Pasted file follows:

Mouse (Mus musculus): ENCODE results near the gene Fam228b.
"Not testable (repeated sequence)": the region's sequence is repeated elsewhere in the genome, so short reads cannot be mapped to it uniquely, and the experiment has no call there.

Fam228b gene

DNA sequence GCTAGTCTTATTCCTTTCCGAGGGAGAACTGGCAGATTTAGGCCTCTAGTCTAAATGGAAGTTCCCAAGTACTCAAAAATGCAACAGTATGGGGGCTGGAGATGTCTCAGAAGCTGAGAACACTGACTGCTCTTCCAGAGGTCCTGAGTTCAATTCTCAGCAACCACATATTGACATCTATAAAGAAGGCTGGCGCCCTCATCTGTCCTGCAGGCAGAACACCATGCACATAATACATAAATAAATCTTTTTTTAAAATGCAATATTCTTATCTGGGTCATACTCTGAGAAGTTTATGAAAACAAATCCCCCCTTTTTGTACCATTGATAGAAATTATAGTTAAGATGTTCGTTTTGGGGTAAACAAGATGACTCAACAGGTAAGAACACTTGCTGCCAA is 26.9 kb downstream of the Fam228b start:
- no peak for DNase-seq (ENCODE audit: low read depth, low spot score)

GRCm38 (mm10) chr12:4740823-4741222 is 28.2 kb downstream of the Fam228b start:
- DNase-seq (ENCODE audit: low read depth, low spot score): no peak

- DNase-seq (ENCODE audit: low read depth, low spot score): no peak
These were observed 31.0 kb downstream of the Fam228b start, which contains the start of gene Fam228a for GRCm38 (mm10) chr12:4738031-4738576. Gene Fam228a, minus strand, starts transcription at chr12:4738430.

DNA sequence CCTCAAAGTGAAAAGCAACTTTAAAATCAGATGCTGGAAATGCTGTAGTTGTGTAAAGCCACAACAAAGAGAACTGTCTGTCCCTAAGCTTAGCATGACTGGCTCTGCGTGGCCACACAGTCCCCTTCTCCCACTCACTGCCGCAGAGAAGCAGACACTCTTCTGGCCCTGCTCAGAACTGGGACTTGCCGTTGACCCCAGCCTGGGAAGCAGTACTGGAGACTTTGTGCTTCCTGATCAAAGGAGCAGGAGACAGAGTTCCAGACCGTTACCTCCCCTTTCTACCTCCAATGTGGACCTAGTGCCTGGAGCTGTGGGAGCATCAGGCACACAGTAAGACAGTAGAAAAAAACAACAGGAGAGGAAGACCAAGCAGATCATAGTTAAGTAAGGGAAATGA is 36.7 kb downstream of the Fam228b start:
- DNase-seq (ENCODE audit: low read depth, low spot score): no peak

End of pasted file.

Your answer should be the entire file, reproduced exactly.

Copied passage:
Mouse (Mus musculus): ENCODE results near the gene Fam228b.
"Not testable (repeated sequence)": the region's sequence is repeated elsewhere in the genome, so short reads cannot be mapped to it uniquely, and the experiment has no call there.

Fam228b gene

DNA sequence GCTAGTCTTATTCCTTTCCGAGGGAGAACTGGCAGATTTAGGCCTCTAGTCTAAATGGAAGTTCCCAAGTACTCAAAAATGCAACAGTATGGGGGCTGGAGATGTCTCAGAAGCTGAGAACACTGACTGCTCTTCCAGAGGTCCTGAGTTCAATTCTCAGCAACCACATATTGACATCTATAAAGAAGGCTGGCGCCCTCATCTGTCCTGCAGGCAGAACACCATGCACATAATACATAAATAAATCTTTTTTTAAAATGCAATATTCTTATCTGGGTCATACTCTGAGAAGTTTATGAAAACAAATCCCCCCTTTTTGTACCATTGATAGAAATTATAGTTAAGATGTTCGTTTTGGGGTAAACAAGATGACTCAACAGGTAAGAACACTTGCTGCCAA is 26.9 kb downstream of the Fam228b start:
- no peak for DNase-seq (ENCODE audit: low read depth, low spot score)

GRCm38 (mm10) chr12:4740823-4741222 is 28.2 kb downstream of the Fam228b start:
- DNase-seq (ENCODE audit: low read depth, low spot score): no peak

- DNase-seq (ENCODE audit: low read depth, low spot score): no peak
These were observed 31.0 kb downstream of the Fam228b start, which contains the start of gene Fam228a for GRCm38 (mm10) chr12:4738031-4738576. Gene Fam228a, minus strand, starts transcription at chr12:4738430.

DNA sequence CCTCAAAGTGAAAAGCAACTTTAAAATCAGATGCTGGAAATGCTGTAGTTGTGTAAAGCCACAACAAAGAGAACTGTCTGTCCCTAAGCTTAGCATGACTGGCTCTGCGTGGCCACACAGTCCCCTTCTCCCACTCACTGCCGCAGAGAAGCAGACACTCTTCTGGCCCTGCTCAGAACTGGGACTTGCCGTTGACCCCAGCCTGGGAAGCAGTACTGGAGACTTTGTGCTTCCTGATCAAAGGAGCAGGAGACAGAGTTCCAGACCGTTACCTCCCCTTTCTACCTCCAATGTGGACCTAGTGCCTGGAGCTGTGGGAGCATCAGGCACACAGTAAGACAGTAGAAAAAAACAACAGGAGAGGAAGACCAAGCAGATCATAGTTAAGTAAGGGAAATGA is 36.7 kb downstream of the Fam228b start:
- DNase-seq (ENCODE audit: low read depth, low spot score): no peak